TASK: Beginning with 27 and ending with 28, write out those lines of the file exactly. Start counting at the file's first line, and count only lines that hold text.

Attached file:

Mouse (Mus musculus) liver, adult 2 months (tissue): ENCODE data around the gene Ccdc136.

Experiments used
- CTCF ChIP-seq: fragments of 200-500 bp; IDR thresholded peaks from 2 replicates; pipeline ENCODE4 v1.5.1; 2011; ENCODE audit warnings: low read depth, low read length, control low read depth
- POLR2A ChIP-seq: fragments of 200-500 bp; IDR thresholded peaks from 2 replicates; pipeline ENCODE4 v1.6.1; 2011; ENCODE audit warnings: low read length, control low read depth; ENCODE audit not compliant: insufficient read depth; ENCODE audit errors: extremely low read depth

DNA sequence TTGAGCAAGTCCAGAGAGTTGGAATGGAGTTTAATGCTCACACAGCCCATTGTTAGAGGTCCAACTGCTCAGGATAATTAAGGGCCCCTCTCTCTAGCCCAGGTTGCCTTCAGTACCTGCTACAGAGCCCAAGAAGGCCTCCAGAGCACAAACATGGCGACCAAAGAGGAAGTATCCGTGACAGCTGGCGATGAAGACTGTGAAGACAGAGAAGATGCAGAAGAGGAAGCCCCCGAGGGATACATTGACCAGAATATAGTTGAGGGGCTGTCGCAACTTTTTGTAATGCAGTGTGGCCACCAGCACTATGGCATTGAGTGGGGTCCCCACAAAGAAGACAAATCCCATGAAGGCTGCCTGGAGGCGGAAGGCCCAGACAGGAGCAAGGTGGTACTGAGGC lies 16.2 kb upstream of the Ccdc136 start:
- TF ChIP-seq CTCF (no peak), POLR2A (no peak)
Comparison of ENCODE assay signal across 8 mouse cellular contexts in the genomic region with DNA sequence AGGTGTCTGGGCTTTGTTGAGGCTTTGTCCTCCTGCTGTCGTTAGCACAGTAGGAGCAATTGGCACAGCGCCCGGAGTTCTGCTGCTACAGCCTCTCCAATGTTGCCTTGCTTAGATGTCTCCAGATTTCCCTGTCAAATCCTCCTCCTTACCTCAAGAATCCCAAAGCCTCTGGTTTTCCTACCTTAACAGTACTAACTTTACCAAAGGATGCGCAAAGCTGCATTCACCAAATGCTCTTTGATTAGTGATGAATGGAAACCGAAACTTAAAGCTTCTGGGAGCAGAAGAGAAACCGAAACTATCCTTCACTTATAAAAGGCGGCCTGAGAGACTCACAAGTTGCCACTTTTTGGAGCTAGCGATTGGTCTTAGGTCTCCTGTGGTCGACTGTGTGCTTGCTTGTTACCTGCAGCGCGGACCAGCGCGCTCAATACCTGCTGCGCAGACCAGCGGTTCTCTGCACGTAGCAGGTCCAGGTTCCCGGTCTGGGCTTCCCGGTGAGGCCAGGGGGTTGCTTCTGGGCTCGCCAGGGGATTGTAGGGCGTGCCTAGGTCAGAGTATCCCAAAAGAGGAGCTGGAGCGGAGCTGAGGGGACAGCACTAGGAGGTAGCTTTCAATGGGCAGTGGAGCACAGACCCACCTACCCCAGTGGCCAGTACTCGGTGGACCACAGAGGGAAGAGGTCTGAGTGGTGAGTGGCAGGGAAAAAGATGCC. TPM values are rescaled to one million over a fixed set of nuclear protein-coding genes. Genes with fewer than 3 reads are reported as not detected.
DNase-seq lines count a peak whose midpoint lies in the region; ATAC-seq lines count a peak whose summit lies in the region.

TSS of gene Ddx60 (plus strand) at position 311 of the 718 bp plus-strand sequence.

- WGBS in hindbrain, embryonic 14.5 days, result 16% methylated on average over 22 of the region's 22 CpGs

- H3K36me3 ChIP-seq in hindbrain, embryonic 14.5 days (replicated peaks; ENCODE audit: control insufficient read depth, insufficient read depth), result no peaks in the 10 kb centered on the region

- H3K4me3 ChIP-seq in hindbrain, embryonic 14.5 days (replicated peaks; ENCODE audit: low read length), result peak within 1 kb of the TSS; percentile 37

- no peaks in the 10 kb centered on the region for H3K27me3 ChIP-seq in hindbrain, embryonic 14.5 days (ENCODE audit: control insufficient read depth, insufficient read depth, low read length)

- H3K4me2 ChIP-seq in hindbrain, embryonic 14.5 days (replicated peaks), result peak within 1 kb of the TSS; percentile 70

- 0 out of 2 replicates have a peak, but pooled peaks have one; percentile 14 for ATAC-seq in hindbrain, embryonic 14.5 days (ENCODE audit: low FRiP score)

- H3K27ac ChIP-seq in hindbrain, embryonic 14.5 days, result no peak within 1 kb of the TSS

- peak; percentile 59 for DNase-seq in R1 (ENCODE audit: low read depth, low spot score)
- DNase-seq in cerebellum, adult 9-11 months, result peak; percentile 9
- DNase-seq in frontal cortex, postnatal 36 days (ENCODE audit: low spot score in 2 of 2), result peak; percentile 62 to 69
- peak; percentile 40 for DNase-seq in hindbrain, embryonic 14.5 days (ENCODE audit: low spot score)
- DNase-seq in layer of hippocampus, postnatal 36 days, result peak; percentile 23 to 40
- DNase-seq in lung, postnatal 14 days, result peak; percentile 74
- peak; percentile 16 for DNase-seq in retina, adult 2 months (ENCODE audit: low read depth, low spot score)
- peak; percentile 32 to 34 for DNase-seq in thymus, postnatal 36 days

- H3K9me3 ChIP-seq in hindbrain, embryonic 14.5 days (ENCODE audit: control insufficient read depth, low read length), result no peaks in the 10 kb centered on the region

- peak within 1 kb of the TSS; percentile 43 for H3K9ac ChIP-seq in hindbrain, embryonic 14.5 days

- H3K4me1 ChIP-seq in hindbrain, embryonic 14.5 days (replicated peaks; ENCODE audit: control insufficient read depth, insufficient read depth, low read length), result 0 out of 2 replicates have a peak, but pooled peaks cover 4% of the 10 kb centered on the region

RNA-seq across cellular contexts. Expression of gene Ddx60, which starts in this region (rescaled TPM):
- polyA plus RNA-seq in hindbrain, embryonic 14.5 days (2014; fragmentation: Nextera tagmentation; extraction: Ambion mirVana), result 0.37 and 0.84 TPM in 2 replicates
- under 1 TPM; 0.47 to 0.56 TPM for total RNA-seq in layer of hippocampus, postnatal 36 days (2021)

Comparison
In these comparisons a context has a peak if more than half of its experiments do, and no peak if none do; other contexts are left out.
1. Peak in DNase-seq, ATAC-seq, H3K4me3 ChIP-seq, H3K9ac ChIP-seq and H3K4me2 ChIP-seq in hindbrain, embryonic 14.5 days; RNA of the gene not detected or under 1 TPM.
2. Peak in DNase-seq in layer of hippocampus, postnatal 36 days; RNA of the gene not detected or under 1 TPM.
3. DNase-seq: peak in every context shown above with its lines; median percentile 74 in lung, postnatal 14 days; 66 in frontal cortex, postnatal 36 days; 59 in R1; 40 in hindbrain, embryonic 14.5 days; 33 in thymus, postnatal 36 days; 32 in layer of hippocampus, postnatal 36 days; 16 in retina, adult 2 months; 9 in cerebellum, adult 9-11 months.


- H3K4me1 ChIP-seq in hindbrain, embryonic 14.5 days (replicated peaks; ENCODE audit: control insufficient read depth, insufficient read depth, low read length), result 0 out of 2 replicates have a peak, but pooled peaks cover 4% of the 10 kb centered on the region

RNA-seq across cellular contexts. Expression of gene Ddx60, which starts in this region (rescaled TPM):